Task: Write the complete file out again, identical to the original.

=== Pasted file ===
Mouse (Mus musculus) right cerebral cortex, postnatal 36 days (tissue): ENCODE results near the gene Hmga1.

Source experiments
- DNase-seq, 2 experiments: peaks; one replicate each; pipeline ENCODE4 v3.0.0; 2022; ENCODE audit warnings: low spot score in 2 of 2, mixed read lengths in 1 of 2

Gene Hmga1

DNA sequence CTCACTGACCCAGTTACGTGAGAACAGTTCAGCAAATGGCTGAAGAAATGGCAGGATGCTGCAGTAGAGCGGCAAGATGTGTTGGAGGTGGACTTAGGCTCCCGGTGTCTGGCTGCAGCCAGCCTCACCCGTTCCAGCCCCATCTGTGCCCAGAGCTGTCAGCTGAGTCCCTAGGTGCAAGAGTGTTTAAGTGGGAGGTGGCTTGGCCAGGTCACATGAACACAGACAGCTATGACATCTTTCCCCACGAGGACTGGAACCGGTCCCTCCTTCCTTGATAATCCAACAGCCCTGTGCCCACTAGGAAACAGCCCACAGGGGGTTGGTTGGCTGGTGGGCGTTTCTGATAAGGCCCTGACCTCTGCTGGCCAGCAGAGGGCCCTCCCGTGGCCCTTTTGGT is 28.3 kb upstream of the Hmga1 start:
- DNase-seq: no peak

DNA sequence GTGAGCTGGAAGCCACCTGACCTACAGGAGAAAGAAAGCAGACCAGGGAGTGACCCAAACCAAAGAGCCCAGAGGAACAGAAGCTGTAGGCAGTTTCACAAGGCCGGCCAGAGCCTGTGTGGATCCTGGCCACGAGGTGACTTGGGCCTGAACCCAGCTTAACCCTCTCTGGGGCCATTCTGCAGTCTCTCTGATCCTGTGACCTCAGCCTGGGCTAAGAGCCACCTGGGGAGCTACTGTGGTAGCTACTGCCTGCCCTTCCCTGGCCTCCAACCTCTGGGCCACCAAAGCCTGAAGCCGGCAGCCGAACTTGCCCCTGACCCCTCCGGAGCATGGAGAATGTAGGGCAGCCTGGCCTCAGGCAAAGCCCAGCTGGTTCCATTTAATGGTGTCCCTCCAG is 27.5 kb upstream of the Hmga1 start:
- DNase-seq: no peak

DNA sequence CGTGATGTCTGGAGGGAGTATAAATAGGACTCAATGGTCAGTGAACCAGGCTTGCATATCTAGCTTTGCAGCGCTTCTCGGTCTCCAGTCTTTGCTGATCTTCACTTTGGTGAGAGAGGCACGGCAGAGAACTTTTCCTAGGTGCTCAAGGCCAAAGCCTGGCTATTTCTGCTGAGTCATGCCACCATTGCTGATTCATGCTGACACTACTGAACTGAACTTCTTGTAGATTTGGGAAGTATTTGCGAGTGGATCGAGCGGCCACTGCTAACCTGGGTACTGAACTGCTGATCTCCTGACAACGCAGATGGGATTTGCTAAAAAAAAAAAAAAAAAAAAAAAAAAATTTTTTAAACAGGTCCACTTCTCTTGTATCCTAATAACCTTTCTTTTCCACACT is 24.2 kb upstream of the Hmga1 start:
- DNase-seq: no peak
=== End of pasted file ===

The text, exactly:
Mouse (Mus musculus) right cerebral cortex, postnatal 36 days (tissue): ENCODE results near the gene Hmga1.

Source experiments
- DNase-seq, 2 experiments: peaks; one replicate each; pipeline ENCODE4 v3.0.0; 2022; ENCODE audit warnings: low spot score in 2 of 2, mixed read lengths in 1 of 2

Gene Hmga1

DNA sequence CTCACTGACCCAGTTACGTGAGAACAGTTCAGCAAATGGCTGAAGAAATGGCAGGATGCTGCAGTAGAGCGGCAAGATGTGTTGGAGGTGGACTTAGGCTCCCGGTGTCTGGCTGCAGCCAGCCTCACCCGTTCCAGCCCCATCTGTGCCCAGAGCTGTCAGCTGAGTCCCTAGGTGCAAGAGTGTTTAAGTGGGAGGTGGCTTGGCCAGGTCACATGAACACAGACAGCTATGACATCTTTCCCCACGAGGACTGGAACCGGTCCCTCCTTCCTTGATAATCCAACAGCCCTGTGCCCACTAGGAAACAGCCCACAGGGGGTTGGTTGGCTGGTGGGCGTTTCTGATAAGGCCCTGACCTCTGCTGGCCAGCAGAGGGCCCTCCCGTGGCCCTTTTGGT is 28.3 kb upstream of the Hmga1 start:
- DNase-seq: no peak

DNA sequence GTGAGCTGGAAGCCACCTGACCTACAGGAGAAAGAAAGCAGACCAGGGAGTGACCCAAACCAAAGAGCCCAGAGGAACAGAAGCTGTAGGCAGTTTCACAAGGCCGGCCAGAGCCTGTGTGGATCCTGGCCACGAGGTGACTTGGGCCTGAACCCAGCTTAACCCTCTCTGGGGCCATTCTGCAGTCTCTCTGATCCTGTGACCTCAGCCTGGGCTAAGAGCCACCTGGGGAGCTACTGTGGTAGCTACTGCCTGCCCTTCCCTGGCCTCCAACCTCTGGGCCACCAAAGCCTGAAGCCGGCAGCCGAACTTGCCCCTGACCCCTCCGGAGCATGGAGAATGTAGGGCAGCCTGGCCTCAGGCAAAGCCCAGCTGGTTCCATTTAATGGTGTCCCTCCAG is 27.5 kb upstream of the Hmga1 start:
- DNase-seq: no peak

DNA sequence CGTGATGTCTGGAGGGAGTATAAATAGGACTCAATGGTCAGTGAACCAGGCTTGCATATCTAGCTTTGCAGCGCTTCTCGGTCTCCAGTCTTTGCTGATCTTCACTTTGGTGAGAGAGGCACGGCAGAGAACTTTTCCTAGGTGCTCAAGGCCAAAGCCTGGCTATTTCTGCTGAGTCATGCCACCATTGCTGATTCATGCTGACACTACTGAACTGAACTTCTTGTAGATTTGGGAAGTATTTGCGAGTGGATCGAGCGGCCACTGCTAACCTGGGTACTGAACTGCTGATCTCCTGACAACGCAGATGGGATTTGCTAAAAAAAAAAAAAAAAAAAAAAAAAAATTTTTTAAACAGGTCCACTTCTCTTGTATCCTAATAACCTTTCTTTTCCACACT is 24.2 kb upstream of the Hmga1 start:
- DNase-seq: no peak